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EY provides an in-depth analysis of the risks and opportunities of the CBAM

On April 11, Ernst & Young held an expert dialogue on the theme of "Impact and Countermeasures of the Carbon Border Adjustment Mechanism (CBAM)" at the 22nd China International Environmental Protection Exhibition.


On April 11, Ernst & Young held an expert dialogue on the theme of "Impact and Countermeasures of the Carbon Border Adjustment Mechanism (CBAM)" at the 22nd China International Environmental Protection Exhibition. Ms. Lei Yue, Indirect Tax Services Partner at Ernst & Young (China) Advisory Co., Ltd., Hu Mingyu, Senior Research Fellow at the Policy Research Institute of Sinopec Economic & Technical Research Institute, and Robert Earley, Technical Manager of SCS Global Services, discussed the risks and opportunities brought by CBAM to enterprises, and shared practical management strategies and suggestions.

CBAM is a key climate measure taken by the EU to achieve its 2050 goal of "carbon neutrality", aiming to promote the reduction of global greenhouse gas emissions by imposing a carbon price on imported goods that is comparable to that within the EU. The mechanism not only promotes the development and application of low-carbon technologies, but also has a profound impact on the global trade pattern and environmental protection. The EU has made it clear that it plans to bring all product categories subject to the European Union's Emissions Trading System (EU ETS) under CBAM management by 2030, a decision that will further expand the coverage of the CBAM.

The final text of the CBAM bill was officially published in the Official Journal of the European Union on 16 May 2023, marking an important step in the legislative process for the mechanism. According to the regulations, the transition period from October 1, 2023 to December 31, 2025 is the CBAM, which will be fully implemented from January 2026.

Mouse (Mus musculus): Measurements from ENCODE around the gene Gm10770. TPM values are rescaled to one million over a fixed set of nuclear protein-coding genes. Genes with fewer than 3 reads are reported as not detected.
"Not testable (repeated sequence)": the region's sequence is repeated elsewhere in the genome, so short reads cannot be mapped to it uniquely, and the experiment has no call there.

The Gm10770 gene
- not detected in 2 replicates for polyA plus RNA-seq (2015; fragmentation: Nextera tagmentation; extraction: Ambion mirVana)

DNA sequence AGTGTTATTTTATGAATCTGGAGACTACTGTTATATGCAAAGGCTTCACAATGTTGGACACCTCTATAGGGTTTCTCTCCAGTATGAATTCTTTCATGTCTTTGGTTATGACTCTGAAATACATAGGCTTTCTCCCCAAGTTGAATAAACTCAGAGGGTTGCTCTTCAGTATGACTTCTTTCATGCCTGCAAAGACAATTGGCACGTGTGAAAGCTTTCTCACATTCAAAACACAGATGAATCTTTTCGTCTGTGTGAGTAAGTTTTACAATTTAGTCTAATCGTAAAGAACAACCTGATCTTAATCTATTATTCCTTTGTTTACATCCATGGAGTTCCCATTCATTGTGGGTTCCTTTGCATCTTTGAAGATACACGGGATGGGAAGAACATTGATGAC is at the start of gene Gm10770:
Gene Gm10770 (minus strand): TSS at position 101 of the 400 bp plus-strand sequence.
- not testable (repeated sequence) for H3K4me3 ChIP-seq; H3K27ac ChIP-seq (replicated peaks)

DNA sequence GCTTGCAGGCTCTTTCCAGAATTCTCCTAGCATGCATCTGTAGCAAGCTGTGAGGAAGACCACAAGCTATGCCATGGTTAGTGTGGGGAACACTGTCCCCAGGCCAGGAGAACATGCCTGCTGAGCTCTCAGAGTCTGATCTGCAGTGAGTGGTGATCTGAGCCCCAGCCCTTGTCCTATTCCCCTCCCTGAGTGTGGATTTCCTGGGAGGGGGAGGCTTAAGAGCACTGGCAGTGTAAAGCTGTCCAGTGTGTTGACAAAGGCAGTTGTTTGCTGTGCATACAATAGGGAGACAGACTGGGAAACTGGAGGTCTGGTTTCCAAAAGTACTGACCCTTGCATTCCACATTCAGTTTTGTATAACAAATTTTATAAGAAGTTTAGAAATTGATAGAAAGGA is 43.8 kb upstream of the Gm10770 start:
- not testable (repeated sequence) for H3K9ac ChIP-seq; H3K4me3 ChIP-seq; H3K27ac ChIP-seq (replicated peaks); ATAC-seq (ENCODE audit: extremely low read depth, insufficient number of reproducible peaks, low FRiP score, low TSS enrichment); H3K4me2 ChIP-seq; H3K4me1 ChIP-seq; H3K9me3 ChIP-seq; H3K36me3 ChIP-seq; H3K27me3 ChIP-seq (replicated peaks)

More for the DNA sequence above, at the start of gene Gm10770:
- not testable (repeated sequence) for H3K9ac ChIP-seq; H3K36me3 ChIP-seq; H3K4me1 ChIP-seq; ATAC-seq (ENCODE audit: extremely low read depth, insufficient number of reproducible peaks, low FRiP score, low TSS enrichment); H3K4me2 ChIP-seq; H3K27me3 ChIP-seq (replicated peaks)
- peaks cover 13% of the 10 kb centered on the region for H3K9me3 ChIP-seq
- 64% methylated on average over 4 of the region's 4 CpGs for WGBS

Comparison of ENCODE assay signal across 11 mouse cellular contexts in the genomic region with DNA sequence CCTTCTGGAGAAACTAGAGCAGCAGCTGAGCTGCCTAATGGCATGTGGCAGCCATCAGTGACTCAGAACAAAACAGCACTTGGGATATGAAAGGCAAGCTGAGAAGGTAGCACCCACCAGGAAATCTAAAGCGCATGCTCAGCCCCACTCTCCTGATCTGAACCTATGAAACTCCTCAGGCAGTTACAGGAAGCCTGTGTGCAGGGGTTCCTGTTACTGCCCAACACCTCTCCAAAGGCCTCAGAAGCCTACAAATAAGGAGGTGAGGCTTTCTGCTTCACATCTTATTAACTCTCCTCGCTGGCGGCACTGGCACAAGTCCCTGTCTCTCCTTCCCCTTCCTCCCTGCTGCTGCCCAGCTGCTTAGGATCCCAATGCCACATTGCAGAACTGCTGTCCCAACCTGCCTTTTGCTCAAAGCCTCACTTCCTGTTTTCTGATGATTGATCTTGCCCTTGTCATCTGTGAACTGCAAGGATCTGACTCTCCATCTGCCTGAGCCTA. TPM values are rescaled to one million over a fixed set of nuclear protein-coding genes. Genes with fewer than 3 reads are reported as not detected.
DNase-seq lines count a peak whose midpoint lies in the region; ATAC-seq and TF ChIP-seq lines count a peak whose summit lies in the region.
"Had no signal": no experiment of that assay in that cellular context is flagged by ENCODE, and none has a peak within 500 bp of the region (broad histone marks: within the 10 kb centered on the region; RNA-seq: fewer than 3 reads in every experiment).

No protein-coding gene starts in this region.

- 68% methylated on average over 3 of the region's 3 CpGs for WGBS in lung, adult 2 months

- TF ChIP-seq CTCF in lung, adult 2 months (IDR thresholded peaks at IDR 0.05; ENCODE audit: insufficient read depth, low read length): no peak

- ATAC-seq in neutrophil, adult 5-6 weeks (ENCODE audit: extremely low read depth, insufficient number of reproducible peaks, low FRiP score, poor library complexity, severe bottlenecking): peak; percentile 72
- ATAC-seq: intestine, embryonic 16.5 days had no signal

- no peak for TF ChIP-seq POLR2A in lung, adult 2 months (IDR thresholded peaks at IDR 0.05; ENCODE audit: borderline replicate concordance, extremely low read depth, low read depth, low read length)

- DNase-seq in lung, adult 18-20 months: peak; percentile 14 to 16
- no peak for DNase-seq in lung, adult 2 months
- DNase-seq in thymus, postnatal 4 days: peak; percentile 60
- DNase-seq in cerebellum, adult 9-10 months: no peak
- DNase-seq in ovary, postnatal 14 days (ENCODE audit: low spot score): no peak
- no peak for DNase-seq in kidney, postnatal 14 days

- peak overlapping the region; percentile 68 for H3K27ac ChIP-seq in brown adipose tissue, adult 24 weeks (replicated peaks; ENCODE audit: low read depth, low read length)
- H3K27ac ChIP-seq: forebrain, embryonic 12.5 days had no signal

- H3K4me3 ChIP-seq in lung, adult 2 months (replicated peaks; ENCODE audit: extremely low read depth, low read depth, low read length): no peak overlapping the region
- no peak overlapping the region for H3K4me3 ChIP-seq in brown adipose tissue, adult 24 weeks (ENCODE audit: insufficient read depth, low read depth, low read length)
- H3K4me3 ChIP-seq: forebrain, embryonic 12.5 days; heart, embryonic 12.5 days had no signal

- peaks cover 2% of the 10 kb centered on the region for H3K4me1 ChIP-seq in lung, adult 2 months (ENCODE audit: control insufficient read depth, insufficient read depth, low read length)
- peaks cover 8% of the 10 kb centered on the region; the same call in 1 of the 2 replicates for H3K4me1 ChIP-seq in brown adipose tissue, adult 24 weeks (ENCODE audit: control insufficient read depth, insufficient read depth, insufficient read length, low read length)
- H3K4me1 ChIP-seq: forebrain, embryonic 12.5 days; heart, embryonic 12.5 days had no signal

However, the current understanding of CBAM policy is still in the early stage of exploration, and the full implementation of CBAM is imminent. In this context, Yue Lei suggested that enterprises should seize the time to understand the policy in depth so as to better respond to the challenges and seize the opportunities for transformation and upgrading. Only by fully understanding the policy requirements can enterprises formulate scientific and reasonable response strategies, so as to occupy a favorable position in market competition.

Yue Lei pointed out that for Chinese enterprises, the implementation of CBAM is both a challenge and an opportunity for transformation and upgrading. Companies need to strengthen the monitoring and management of product carbon footprints to meet CBAM's stringent requirements for carbon emission data. As of July 1, 2024, companies will no longer be able to rely on carbon emission defaults for a long time, and will have to provide more accurate carbon emissions data. In particular, when calculating transition emissions, companies can use the process of quantifying carbon emissions and data quality assurance by December 31, 2024, including monitoring, reporting, The three processes of Verfication, namely the MRV regulatory system and alternative methods, can only rely on actual emission data, forcing companies to build and improve their own carbon emission data collection and management systems to ensure data transparency and reliability, and reduce potential adverse impacts and additional compliance costs.

Robert Earley believes that in the CBAM declaration process, companies need to pay attention to the accuracy and completeness of the data to ensure that the carbon emissions of the whole chain from raw material procurement to production, transportation and final products are covered. At the same time, companies must strictly adhere to the timeline of filing to avoid missing deadlines and facing fines or other disciplinary actions. In addition, companies should also consider adopting advanced information technology and automation tools, such as the Internet of Things (IoT) and blockchain technology, to improve the efficiency of data collection and management.